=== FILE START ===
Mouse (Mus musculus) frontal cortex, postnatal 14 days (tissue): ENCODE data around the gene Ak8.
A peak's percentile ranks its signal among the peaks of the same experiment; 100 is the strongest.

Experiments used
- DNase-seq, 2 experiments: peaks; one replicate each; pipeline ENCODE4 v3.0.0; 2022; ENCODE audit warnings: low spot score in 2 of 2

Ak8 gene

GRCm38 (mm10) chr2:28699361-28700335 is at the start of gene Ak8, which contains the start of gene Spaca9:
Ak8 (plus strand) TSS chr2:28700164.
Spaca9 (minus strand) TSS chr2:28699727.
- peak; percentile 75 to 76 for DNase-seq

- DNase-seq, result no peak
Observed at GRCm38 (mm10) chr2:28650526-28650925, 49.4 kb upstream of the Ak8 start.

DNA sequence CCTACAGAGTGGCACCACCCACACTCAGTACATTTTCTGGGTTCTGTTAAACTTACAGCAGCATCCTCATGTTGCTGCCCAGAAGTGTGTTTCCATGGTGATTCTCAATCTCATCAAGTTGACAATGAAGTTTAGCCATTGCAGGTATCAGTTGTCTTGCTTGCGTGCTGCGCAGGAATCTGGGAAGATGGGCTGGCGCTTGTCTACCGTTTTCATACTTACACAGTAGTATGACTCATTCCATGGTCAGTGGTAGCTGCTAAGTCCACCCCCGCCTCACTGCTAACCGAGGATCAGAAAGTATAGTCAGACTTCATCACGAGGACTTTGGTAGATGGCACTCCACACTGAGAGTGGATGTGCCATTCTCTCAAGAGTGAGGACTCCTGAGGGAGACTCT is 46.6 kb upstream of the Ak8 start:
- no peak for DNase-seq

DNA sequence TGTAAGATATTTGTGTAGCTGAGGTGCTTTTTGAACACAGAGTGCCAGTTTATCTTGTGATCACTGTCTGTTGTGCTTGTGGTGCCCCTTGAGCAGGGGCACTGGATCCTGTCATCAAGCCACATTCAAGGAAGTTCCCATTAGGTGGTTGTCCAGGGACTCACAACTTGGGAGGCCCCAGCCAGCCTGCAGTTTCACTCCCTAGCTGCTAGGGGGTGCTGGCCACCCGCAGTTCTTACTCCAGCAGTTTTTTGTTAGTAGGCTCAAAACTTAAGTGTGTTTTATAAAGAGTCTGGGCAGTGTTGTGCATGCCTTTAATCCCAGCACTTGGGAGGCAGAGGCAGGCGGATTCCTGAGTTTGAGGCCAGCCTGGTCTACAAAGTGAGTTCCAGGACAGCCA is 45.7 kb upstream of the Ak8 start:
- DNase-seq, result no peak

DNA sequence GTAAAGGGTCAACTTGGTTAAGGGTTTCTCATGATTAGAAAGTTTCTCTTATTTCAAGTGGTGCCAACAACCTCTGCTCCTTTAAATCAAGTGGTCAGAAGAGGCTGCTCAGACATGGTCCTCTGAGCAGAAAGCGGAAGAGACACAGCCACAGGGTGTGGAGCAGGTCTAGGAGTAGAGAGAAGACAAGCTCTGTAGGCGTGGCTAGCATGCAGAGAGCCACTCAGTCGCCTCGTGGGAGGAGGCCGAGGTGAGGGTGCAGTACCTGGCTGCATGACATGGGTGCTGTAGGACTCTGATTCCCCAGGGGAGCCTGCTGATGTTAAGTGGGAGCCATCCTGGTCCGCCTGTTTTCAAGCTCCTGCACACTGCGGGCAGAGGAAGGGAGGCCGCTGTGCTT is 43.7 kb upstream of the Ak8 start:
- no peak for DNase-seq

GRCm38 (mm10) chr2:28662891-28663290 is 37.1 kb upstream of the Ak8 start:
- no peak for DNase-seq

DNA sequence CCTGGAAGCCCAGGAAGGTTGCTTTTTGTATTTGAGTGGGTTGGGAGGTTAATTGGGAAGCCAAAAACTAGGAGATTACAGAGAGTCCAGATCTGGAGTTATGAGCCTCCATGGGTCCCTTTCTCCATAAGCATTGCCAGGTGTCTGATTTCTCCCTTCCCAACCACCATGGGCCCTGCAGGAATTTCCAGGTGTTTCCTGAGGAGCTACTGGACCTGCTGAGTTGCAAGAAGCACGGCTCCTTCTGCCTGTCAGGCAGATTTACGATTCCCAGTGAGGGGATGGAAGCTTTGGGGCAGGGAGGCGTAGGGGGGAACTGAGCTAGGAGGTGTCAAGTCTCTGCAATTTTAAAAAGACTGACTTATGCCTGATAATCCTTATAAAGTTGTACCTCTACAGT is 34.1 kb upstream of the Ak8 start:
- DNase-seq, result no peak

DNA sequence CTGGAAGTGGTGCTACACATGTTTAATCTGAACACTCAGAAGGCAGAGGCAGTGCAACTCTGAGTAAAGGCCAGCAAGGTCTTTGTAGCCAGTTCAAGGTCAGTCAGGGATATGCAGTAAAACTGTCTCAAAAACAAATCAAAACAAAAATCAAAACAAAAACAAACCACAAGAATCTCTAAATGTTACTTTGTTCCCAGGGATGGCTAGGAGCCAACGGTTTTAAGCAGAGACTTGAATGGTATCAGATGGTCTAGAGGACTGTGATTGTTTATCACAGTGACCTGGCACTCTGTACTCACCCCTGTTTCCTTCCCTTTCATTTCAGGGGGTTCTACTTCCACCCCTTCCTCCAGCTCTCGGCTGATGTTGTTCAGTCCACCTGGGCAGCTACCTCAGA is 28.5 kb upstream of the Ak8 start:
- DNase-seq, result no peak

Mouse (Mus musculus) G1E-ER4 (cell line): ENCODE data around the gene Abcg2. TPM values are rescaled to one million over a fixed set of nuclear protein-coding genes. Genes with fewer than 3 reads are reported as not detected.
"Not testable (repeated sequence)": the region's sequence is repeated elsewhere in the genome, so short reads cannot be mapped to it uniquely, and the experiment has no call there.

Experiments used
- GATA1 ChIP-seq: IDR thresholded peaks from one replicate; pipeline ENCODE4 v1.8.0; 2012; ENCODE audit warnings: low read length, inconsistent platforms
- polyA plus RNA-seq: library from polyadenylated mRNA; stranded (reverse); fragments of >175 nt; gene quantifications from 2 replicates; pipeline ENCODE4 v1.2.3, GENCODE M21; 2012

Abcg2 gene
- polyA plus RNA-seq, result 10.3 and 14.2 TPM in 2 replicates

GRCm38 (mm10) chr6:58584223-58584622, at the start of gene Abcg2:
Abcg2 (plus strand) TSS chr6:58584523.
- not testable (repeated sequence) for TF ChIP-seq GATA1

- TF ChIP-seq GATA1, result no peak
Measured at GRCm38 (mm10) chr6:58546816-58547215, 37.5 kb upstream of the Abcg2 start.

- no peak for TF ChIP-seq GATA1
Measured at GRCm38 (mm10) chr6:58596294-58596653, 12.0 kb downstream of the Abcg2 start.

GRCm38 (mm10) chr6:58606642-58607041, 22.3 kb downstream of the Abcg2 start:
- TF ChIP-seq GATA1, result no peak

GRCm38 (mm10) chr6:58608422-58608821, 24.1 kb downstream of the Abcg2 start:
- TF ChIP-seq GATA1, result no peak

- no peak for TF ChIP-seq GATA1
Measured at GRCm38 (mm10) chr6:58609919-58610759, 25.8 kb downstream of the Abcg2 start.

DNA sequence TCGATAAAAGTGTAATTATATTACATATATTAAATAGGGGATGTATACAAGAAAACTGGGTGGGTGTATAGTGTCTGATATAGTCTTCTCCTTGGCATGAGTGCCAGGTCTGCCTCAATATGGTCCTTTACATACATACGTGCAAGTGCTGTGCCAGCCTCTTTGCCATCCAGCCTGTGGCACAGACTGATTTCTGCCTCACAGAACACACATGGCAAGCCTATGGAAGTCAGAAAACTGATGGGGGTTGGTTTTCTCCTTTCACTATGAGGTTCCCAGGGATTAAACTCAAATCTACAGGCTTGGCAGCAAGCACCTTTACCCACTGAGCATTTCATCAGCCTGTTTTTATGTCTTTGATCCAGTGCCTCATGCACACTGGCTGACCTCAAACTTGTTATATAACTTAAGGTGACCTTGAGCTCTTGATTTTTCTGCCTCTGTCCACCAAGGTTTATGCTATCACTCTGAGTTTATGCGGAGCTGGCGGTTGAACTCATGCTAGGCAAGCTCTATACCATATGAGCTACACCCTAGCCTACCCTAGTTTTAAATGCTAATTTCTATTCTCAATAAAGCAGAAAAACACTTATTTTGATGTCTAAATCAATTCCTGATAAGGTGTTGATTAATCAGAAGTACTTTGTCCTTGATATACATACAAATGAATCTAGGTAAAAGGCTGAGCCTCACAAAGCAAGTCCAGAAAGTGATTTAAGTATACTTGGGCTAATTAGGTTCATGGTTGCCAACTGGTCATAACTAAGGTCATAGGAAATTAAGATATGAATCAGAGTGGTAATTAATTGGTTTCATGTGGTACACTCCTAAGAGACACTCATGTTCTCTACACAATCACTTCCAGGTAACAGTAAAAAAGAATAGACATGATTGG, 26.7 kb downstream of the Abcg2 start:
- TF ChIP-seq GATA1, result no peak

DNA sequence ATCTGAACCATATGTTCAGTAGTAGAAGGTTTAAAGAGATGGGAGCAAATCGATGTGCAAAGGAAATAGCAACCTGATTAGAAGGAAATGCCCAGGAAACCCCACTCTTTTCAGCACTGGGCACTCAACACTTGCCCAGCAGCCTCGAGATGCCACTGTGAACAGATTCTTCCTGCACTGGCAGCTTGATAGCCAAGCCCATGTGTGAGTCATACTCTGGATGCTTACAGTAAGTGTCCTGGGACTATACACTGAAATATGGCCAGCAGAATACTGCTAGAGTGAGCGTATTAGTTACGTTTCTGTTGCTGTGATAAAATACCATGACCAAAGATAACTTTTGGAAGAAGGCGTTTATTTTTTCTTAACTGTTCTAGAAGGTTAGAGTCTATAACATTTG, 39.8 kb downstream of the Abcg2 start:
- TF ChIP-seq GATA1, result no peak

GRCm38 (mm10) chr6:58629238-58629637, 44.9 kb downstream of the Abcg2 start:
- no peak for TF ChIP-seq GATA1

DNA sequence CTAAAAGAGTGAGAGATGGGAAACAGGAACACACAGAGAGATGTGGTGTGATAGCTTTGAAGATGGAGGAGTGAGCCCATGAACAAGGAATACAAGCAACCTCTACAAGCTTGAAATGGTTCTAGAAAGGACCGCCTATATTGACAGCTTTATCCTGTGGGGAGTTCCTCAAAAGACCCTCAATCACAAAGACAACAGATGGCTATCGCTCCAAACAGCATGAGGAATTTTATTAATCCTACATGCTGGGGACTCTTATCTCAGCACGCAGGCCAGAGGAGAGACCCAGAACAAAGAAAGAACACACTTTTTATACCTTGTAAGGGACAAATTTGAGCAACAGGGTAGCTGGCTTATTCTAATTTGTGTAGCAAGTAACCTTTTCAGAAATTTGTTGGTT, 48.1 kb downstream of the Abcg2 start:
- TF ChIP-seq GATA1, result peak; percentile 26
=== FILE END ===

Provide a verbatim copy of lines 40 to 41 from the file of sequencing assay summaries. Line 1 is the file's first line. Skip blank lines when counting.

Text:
GRCm38 (mm10) chr6:58608422-58608821, 24.1 kb downstream of the Abcg2 start:
- TF ChIP-seq GATA1, result no peak